Person of Interest: Vishy Narayanan
When thinking about an organisation's digital transformation, the most apparent example one might conjure is the mass migration over the last two years from in-person to remote work environments. And while this has been a substantial technical and cultural shift for most businesses, it is but one example of digital transformation.
In the security space alone, we can point to examples such as the shift toward cloud-based services and on-demand service models in areas such as access control, surveillance and software. The list goes on. The big challenge for any organisation, security-focused or otherwise, is to determine which problem is the right problem to solve when committing resources to a digital transformation.
Vishy Narayanan is the Asia Pacific chief digital and information officer at PwC (Price Waterhouse Coopers) and a member of the Asia Pacific executive team.
According to Vishy, when evaluating the business case for any digital transformation, he focuses on three questions.
“I begin with ‘why’. What is the core need to be addressed by a digital transformation? How is it aligned to your organisation’s vision and strategy, client/customer needs, market trends, and expectations? So you need to first answer why.”
“Then you must look at ‘where’. What parts of your organisation can or need to be digitally transformed based on priority? Don’t try to do everything at once. You should base your actions on priorities. You can determine those priorities by looking at things that create new revenue streams, drive efficiency, or improve customer experience or your people experience. Alternatively, you might prioritise areas that provide better management of your security, data and quality risks in an organisation. That’s the where.”
“Thirdly, the ask ‘what’. What technology, if any, can help you address those business needs? Sometimes we rush straight to implementing some form of new technology to solve a problem. However, we must always ask, “Will the technology actually help address the challenge we are trying to solve given our existing processes, as well as legacy and future demands?” It is important to be selective.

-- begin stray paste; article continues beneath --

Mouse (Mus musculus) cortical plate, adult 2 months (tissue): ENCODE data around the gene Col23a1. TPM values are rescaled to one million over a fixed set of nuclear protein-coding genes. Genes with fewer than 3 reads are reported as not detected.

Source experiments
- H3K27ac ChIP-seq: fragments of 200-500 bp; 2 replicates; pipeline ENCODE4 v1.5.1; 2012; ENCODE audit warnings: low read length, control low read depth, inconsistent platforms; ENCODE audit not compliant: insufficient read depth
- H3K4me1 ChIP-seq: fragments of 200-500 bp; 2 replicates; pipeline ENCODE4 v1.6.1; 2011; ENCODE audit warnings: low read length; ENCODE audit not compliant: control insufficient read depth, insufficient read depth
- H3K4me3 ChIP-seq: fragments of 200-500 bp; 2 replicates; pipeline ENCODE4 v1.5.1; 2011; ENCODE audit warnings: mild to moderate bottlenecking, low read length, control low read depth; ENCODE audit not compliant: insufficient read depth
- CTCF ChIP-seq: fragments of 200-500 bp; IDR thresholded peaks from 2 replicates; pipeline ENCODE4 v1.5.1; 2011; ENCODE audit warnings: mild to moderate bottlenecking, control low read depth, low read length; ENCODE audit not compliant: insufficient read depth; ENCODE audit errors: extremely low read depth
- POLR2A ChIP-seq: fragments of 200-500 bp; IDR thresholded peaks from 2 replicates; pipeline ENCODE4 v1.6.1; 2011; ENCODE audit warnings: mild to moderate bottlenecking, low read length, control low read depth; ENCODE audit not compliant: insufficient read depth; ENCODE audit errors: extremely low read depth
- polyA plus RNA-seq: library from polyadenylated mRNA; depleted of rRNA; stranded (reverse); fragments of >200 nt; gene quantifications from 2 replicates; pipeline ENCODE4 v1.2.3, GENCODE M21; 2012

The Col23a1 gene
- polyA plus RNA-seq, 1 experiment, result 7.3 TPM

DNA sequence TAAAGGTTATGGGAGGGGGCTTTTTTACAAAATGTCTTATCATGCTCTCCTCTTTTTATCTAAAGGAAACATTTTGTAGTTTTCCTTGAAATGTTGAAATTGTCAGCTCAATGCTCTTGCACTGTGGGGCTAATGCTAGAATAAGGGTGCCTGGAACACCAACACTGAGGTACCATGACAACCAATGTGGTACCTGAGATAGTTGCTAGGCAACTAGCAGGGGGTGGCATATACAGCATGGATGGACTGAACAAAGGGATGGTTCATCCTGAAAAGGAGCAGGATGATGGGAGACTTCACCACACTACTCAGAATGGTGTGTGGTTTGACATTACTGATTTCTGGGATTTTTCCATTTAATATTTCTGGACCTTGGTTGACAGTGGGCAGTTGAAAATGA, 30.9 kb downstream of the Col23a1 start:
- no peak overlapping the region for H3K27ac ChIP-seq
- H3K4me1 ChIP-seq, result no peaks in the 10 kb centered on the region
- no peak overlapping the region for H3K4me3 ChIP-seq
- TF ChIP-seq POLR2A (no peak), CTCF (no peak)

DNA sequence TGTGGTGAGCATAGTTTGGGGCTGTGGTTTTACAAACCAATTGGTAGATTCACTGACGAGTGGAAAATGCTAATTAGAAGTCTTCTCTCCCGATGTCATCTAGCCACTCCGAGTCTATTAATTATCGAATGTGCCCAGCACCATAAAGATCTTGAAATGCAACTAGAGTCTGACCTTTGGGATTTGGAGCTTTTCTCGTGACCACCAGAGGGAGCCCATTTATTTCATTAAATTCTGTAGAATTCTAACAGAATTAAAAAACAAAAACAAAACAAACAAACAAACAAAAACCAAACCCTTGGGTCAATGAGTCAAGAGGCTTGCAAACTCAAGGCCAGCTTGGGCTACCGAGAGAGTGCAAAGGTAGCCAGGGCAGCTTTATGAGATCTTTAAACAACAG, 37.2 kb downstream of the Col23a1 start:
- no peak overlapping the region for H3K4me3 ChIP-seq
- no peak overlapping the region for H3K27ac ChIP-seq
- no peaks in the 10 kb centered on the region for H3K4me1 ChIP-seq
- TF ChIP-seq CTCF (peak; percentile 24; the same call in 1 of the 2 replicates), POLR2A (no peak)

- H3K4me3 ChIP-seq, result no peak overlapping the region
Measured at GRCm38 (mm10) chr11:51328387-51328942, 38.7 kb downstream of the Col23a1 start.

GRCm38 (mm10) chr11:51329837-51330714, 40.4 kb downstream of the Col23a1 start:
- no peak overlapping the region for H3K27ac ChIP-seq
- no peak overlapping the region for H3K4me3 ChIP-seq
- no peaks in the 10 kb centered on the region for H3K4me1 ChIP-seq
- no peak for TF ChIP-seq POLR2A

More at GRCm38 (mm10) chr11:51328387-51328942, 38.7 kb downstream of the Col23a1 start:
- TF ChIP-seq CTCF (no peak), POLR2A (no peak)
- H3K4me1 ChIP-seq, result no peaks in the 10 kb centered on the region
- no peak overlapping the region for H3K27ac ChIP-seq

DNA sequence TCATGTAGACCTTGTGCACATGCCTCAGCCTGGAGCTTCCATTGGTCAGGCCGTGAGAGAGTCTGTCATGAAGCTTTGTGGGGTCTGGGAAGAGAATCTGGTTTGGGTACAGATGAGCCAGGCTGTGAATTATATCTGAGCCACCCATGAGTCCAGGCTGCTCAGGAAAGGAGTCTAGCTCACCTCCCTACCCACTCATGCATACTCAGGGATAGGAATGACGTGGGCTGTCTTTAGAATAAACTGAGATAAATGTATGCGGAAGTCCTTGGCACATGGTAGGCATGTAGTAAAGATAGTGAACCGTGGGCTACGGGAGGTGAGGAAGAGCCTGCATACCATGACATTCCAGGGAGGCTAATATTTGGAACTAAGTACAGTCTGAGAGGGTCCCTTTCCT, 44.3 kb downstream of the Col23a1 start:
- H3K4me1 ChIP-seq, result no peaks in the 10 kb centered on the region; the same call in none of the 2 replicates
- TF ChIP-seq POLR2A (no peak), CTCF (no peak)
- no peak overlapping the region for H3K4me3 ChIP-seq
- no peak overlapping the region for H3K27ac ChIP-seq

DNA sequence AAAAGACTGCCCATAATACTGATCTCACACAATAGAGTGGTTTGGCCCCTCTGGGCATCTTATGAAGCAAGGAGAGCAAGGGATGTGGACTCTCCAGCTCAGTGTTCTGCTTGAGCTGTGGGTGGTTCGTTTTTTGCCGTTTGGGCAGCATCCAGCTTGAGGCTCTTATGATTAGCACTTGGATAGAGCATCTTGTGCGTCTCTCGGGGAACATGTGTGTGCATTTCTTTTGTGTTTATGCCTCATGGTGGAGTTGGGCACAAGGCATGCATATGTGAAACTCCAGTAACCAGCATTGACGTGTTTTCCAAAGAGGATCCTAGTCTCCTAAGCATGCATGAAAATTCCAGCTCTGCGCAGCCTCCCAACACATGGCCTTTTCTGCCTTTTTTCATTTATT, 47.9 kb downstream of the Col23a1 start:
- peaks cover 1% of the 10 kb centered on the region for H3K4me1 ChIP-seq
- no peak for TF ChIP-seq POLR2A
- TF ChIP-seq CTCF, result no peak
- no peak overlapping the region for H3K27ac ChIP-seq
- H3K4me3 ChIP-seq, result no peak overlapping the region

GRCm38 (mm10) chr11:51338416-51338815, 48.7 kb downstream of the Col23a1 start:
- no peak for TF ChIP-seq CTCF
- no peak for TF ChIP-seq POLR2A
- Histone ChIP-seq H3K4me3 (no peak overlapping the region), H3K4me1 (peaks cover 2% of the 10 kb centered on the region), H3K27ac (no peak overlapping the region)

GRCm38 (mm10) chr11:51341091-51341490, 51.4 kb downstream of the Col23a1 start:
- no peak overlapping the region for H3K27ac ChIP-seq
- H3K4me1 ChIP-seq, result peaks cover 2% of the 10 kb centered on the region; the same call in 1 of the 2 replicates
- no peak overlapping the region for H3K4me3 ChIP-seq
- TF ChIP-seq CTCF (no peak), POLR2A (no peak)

“The other thing we know about technology is that people often only use about 10% of the capability in any technology they adopt. So make sure you’re clear about ‘why’ you’re doing it, ‘where’, and what parts of the organisation you need to apply it to, and then ‘what’ technology tools or processes you need to drive the transformation.”
According to Vishy, one of the biggest challenges for any security manager regarding digital transformation involves overcoming differences in priorities within the organisation.
“When it comes to digital transformation, it is more often the case that the security manager’s role is to protect their organisation. This necessitates an inside-out approach. I.e., what assets am I protecting? How do I go about protecting them? Conversely, senior leaders view the organisation from an outside-in perspective. What does the business look like, and how do I achieve increased market share, customer satisfaction, differentiation, et cetera? Therefore, it’s important for security managers to tackle the business case for digital transformation as an opportunity to enable business outcomes while making sure that the brand, reputation and other risks are protected through best-in-class security. So how do we go about achieving that? I think, firstly, build a compelling vision. It is also important to understand that it’s not your digital transformation; it’s the organisation’s digital transformation. Sometimes people become too focused on driving the transformation and fail to understand the organisational context for the change. So that’s number one.”
“Number two is about getting senior leadership team buy-in, but it is also important to listen to the language that the senior leaders in your organisation are using. Listen to the direction and their views on digital transformation and weave that language and those views into your approach. And look at areas where you need to strengthen or invest more time and money.”
“The third important thing to consider is relationships. This sounds like a pretty obvious thing, but sometimes technology leaders tend to focus more on processes, tools and systems and not enough on relationships and building engagement. To me, that’s really important. Ultimately, the person leading the digital transformation is accountable and answerable to the senior leadership and stakeholders, whoever that might be.